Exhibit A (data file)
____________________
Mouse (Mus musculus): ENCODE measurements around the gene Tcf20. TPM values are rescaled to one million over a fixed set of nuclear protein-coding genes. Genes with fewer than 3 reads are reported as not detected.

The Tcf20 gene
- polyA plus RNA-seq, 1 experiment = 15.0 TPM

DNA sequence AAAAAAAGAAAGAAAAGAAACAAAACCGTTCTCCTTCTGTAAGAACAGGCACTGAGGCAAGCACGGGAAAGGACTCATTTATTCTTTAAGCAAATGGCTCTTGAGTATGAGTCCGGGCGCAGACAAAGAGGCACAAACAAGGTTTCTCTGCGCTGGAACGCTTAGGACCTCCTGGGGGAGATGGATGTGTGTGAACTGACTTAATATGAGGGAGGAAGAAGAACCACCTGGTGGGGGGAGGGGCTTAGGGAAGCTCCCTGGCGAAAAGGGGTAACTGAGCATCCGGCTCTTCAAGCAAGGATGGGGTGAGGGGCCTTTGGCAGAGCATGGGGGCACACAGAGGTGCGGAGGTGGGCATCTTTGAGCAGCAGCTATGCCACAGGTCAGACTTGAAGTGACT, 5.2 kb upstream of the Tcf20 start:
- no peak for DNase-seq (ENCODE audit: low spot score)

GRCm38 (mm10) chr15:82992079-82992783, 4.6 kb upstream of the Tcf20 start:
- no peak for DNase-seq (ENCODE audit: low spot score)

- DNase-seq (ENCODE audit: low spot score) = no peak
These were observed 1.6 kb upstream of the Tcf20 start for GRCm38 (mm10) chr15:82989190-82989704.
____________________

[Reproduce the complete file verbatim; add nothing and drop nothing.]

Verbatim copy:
Mouse (Mus musculus): ENCODE measurements around the gene Tcf20. TPM values are rescaled to one million over a fixed set of nuclear protein-coding genes. Genes with fewer than 3 reads are reported as not detected.

The Tcf20 gene
- polyA plus RNA-seq, 1 experiment = 15.0 TPM

DNA sequence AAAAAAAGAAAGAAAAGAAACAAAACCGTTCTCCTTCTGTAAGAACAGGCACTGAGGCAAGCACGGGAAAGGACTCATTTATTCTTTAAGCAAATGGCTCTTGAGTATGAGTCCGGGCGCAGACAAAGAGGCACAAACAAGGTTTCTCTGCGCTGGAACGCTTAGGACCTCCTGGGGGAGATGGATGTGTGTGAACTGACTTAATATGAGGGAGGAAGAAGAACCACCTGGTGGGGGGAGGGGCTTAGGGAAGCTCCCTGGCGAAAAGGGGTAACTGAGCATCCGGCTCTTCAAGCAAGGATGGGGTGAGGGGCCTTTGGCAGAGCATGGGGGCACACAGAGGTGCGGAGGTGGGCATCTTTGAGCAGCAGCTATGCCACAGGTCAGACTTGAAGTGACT, 5.2 kb upstream of the Tcf20 start:
- no peak for DNase-seq (ENCODE audit: low spot score)

GRCm38 (mm10) chr15:82992079-82992783, 4.6 kb upstream of the Tcf20 start:
- no peak for DNase-seq (ENCODE audit: low spot score)

- DNase-seq (ENCODE audit: low spot score) = no peak
These were observed 1.6 kb upstream of the Tcf20 start for GRCm38 (mm10) chr15:82989190-82989704.